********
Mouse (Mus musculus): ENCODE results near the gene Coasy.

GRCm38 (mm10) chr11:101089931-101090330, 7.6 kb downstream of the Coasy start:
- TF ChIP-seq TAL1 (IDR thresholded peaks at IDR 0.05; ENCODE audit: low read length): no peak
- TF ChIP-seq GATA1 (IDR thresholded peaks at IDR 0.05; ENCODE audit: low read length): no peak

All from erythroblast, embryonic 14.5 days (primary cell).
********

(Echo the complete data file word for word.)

Mouse (Mus musculus): ENCODE results near the gene Coasy.

GRCm38 (mm10) chr11:101089931-101090330, 7.6 kb downstream of the Coasy start:
- TF ChIP-seq TAL1 (IDR thresholded peaks at IDR 0.05; ENCODE audit: low read length): no peak
- TF ChIP-seq GATA1 (IDR thresholded peaks at IDR 0.05; ENCODE audit: low read length): no peak

All from erythroblast, embryonic 14.5 days (primary cell).